Obituary, Paco de Lucia

[CNN, BBC, LTTW, FLAMENCO WORLD] One of the guitar giants, Paco de Lucia, who is considered the world over as the Maestro of Flamenco Guitar, has died. He was 66. He is reported to have died in the Mexican resort of Cancun after a heart attack while playing with his children on a beach. Miguel Nunez, the Algeciras spokesman, said the preliminary cause of death appears to be a heart attack.

The Flamenco has grown to be one of the most well-known among the world’s roots music in decades, where the audiences have a huge enthusiasm for artist like The Gypsy Kings; but de Lucia paved the way.

Paco de Lucia is known for his many daring works in response to the development and establishment of Spain’s Flamenco music. He was believed to be the first person who capable of evoking the true rhythm of Flamenco dancing into guitar playing, for which he is credited with transforming the folk art of Flamenco into a more vibrant new style. Moreover, he has determined the direction that Flamenco guitar has taken for decades.

A pioneer of the New Flamenco style, de Lucia’s career is defined by wearingly global tours, recordings, and crossover collaborations with musicians such as Eric Clapton, John McLaughlin, Al Di Meola, Ravi Shankar, and Chick Corea.

Paco de Lucia was surely one among the world’s inspiring individuals whose works have been the beacon for many young generations. We may have lost him, but he was and still is sounding the heartbeat we all should listen to.

Adiós, maestro…


Paco de Lucia – Entre dos Aguas (1976)

My Struggling to Find Music’s Relation to Films

by Veka Prameshti*

[Jakarta, LttW] Recently I read news about Trent Reznor of Nine Inch Nails and Atticus Ross doing another film score for David Fincher’s ‘Gone Girl’ – a movie adapted from a novel written by Gillian Flynn that tells a story about a couple’s dark marriage. Well, little surprise that David Fincher chose the duo to do the film score, as Trent Reznor and Atticus Ross are very well-known for creating music that brings out the dark, mysterious, thrilling, gloomy kind of ambiance that puts the audience on edge while watching movies in which they score the music (e.g, ‘The Girl With The Dragon Tattoo’, ‘The Social Network’).

I’m no expert in this, but you may call me music and film enthusiast who is struggling to find the relation among music and films; and that leads to the questions, how do Mr. Reznor and Mr. Ross response to Mr. Fincher’s movie? If I’m referring to Keith Negus’s thinking, in which music alone could construct a variety of images within our mind, what would actually happen when those images are ‘reduced’ to a single image—or a scene in this case—belongs uniquely to the director? And vice versa, if an image could ‘speak’ loud enough already, why would a director needs music anyway?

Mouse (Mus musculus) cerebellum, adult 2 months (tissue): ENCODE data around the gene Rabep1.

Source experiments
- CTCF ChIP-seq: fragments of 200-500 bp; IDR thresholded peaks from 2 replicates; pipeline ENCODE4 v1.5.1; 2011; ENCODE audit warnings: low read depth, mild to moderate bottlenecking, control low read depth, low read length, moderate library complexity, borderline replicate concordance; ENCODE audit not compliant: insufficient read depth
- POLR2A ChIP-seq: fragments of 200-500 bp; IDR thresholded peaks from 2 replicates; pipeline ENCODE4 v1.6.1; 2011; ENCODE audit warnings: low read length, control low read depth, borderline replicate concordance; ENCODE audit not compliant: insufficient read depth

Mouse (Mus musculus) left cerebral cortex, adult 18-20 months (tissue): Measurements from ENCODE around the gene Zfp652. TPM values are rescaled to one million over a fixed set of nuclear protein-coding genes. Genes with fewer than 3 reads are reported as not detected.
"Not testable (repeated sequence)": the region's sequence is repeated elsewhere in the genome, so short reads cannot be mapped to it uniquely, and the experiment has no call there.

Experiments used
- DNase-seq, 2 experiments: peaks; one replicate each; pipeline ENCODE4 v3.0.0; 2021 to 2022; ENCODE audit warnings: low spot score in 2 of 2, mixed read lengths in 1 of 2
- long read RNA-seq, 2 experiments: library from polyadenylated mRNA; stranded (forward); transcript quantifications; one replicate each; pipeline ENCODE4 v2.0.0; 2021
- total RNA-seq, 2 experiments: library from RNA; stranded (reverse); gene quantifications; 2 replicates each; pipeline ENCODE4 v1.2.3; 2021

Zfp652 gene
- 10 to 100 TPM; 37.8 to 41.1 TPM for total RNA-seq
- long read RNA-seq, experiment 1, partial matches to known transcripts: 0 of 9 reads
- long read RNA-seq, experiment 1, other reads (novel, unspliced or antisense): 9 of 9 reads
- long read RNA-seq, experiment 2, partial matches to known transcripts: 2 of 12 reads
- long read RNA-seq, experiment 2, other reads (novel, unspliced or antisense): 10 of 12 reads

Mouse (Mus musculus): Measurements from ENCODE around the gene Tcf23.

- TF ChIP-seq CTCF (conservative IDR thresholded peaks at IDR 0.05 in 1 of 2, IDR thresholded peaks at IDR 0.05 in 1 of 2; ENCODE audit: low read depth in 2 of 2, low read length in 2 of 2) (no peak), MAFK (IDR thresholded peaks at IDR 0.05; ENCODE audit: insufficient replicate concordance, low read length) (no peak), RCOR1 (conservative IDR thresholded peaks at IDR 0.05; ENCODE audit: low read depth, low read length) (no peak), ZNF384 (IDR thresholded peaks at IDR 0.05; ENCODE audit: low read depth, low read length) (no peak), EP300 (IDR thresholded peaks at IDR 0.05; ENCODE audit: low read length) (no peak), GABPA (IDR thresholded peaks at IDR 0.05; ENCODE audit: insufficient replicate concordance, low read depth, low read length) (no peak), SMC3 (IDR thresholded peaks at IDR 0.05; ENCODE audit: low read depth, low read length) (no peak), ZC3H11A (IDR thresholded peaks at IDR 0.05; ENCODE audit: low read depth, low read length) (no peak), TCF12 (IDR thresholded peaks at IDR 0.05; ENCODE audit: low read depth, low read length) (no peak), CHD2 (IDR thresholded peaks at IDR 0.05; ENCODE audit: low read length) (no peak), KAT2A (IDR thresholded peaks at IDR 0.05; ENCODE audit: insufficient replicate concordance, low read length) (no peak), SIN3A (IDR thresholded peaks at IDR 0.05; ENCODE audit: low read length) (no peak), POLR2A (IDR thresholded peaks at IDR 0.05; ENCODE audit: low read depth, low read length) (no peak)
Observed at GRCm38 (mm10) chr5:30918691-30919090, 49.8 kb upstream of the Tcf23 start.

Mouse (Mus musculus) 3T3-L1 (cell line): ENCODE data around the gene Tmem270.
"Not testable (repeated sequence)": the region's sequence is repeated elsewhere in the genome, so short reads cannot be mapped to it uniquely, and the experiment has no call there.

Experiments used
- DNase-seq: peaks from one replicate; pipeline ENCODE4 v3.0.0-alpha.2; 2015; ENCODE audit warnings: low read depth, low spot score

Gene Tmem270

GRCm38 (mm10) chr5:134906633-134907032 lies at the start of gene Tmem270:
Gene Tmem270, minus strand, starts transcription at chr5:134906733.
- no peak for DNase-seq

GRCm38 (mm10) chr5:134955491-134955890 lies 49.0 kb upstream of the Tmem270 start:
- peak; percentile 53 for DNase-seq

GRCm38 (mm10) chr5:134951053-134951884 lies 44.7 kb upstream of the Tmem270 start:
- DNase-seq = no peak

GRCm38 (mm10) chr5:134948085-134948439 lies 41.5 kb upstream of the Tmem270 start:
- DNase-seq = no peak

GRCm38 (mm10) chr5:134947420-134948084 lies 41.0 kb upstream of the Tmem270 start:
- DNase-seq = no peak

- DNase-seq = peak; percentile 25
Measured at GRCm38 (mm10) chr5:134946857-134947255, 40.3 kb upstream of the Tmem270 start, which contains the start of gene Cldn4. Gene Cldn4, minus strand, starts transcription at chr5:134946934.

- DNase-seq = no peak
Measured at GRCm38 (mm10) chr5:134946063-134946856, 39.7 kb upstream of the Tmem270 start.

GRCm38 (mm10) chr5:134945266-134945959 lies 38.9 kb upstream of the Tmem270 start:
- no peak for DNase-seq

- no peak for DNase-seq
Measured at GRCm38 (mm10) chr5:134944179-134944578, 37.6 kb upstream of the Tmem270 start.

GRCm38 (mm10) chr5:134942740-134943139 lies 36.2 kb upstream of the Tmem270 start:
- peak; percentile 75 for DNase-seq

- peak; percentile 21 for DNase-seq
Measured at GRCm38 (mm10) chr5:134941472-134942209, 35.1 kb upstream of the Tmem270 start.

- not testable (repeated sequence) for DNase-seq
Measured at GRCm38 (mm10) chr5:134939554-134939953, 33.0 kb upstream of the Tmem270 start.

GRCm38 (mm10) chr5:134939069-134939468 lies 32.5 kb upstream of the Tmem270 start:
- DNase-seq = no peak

Let’s take silent films as an example; Michel Hazanavicius’s film ‘The Artist’ (2011) might suit the criteria. As a non-audible moving picture, the audience have no way of knowing the tone in which the actors are speaking in; in this case, the audience rely solely on the moving visual, and the actors’ acting to present the story that is being told. In my opinion, however, those two are not enough. In order for a story to be captured and understood by the audience, a movie needs a way to communicate what facial expressions and written texts cannot. This is where music comes in; it made a whole lot of sense to me with the language of music throughout the film.

One of the scenes of ‘The Artist’ (2011)

Another case comes from the Disney’s animated film ‘Fantasia’ (1940), which seems quite the opposite with what music does to silent films. In ‘Fantasia’, music turns out to be the point of departure, before later responded by the story and the visual. The film consists of eight animated segments set to pieces of classical music conducted by Leopold Stokowski; seven of which are performed by the Philadelphia Orchestra (Wikipedia). As far as I can remember, ‘Fantasia’ is all centered on the story and animation, while music is at the peripheral; and I was wrong. However, the thought that classical music fits perfectly with the animation, remain the same. In fact, it has become my habit to visualize classical music with films in general; a good example might be Stanley Kubrick’s 2001: Space Odyssey, and the legendary John Williams who scores for the ‘Star Wars’ and ‘Indiana Jones’ trilogies.